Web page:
Sika deer (Cervus nippon hortulorum) were originally distributed over much of Primorsky Krai (an administrative division in the Russian Far East similar to a U.S. state) in Far East Russia, occupying coastal and inland valley deciduous and mixed deciduous-pine forests up to about 500 m elevation, with isolated individuals in favored habitat at higher elevations. Their limits to the north extend into southern Khabarovsky Krai along the Ussuri River Valley, and along the seacoast to the vil lage of Malaya Kema. These limits are set by winter snow depth, which also limits their occupation of higher elevations in the Sikhote-Alin mountain range. Sika deer were translocated in the late nineteenth and early twentieth centuries to other coun tries and to European Russia where they have shown considerable adaptive capacity by acclimatizing to severe winter conditions. Sika deer feed primarily on forest understory vegetation and on herbaceous plants in forest openings. Their native forage is deficient in sodium so they seek sources of salt at the seashore, from min eral soils and springs, or from aquatic freshwater plants with high sodium content. Sika deer displace other ungulate competitors from their preferred habitats and, in high numbers, can have serious impacts on vegetation. There is some interbreeding between sika deer and wapiti, but intermediate phenotypes are rare. Overhunting beginning in the late 1800s and extending through World War II resulted in a severe decline in the sika deer numbers and distribution. At the same time, many sika deer were raised in farms for commercial production of antlers and other products. In the last 25 years there has been an increase in the wild population and expan sion of the distribution across Primorsky Krai. Now sika deer occupy most of their original range, apparently colonizing all suitable habitats. Serious anthropogenic pressure, both a loss of habitat and hunting, has not hindered this growth in the number and dispersal of sika deer, although some former habitat along the seacoast has been lost to human development. Sika deer in farms are not very economically viable at present. The re-occupation of the original range consisted of both wild and farm-escaped deer, but genetic studies show that they are all of the original genetic stock. Their increase has occurred despite serious predation pressure by tigers and leopards, and illegal hunting; they are currently managed for sustainable harvest.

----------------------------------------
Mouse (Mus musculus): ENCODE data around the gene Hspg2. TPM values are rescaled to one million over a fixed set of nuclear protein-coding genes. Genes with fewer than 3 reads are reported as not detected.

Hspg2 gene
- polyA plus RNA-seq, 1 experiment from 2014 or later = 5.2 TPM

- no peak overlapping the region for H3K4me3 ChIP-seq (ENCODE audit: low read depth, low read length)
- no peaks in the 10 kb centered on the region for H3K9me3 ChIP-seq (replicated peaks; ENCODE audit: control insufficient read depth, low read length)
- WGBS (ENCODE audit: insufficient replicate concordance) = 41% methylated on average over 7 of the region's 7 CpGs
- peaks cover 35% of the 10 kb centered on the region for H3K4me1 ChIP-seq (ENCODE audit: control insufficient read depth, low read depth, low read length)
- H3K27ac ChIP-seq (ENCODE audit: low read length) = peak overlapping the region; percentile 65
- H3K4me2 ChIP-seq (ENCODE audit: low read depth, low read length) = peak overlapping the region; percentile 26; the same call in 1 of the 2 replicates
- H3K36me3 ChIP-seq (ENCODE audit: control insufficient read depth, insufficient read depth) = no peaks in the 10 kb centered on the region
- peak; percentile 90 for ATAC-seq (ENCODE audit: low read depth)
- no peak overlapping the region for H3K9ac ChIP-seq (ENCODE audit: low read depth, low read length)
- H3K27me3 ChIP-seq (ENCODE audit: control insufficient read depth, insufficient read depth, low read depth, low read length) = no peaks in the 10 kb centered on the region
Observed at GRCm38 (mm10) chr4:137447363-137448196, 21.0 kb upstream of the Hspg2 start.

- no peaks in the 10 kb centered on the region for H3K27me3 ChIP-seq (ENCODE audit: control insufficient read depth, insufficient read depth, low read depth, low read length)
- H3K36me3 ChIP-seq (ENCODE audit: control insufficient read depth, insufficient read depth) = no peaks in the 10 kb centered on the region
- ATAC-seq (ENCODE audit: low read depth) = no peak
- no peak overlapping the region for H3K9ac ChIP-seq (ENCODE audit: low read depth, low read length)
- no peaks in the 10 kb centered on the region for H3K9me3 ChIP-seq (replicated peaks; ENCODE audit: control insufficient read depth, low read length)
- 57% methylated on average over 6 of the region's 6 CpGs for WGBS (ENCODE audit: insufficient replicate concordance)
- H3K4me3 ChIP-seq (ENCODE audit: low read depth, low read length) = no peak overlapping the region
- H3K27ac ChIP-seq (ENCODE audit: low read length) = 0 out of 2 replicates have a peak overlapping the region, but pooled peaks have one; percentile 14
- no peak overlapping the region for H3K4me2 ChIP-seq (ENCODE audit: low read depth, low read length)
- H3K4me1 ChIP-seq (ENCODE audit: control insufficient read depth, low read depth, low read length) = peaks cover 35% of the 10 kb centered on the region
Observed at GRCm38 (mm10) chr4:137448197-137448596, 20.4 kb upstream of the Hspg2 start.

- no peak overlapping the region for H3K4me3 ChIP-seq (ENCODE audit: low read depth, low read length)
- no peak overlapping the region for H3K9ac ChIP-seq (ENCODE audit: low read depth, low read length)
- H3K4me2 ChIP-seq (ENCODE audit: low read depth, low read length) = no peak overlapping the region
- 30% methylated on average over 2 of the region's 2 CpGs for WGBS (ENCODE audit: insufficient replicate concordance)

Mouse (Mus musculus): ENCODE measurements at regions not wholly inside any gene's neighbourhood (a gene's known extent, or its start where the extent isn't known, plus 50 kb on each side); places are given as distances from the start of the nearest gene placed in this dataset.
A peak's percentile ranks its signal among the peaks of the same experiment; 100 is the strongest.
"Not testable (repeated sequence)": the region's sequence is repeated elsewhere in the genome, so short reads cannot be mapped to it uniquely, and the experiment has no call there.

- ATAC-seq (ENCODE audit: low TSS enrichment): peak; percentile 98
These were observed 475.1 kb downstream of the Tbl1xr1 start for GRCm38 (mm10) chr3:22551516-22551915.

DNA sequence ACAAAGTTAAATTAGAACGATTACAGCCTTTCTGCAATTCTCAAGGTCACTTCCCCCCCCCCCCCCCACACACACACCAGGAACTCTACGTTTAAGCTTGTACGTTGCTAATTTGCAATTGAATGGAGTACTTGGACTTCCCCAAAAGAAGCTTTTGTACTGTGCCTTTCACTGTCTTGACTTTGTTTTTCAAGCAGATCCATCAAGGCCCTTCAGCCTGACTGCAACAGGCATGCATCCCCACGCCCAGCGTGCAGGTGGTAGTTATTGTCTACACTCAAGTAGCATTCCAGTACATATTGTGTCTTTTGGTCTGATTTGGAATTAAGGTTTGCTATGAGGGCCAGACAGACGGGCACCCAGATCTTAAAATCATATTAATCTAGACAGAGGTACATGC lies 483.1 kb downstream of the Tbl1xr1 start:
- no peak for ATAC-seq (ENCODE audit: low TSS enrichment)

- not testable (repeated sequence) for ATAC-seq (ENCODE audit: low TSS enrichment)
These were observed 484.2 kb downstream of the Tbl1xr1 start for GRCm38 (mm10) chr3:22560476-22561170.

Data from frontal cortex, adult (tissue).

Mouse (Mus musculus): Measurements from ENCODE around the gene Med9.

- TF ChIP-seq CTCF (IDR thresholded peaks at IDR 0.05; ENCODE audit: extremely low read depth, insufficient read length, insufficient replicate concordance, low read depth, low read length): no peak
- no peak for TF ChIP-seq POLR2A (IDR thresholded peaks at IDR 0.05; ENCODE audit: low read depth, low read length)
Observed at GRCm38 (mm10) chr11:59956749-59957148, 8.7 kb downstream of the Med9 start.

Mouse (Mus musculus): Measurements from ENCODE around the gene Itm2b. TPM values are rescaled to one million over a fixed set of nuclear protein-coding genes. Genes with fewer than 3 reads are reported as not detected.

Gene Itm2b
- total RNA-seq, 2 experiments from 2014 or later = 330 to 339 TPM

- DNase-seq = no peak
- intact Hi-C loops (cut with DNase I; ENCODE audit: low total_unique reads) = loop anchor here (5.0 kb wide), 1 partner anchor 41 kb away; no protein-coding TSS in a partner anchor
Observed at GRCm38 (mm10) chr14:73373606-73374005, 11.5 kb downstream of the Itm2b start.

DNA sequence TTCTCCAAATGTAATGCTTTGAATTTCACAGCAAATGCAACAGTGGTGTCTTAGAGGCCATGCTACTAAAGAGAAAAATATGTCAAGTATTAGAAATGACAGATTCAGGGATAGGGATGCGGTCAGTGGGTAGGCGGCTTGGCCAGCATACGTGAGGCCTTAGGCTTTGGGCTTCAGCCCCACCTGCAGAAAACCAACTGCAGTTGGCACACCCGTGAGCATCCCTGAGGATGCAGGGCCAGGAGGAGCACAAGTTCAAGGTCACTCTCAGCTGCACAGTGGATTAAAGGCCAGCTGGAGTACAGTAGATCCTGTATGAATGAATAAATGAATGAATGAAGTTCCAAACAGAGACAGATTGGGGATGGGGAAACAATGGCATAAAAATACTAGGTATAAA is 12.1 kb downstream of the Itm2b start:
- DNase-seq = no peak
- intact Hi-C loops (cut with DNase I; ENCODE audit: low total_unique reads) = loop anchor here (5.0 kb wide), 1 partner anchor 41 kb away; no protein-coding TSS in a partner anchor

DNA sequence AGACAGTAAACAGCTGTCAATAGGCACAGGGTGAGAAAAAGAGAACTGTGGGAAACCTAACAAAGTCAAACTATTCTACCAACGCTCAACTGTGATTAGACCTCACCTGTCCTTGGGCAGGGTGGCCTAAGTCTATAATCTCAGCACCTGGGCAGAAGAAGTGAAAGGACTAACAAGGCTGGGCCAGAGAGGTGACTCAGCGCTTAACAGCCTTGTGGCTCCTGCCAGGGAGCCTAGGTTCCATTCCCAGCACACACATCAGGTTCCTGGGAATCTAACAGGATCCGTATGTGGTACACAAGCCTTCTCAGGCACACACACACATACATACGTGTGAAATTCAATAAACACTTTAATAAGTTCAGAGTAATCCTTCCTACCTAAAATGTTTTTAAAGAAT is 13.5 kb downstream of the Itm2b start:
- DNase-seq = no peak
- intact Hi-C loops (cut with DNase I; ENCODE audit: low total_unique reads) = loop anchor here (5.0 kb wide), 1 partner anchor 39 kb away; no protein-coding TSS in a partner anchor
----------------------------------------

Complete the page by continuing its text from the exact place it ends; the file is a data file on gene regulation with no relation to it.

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Donnerstag, 14 Juni 2018 18:53


Wiederansiedlungsprojekt Tachin Tal.

Bongo 30: 1-14.



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Donnerstag, 14 Juni 2018 18:38


Pallas’s cat in the Altai Republic, Russia.

CATnews 54: 4-7.


Pallas’s cat is a small wild cat occurring in Russia at the northern periphery of its global range. The results of Pallas’s cat surveys conducted in the Altai Mountain area are presented in this paper. Before the 2000s, there was no special research undertaken on Pallas’s cat population numbers and distribution in the Altai part of its range, except for the gathering of interview data in the late 1990s. This study carried out snow-tracking and obtained survey data on the species from 2006 to 2009 in the Altai Republic, one of the core habitats for Pallas’s cat in Russia. Pallas’s cat density reaches 1.20-2.18 individuals per 10 km2 in the main Pallas’s cat habitats. A total of 480-650 Pallas’s cats were estimated to live within the Altai Republic. The areas of high conservation value for Pallas’s cat are situated on the Sailughem and Kurai ridges. The main threats to the species are poaching and killing by dogs. It is necessary to estimate the threats from possible human activity, such as mining. It is presumed that educational work with local people will reduce deaths amongst Pallas’s cats. The creation of new protected areas within the key habitat of Pallas’s cat in the Altai Republic, including the enlargement of the recently-created national park on Sailughem ridge, is very encouraging.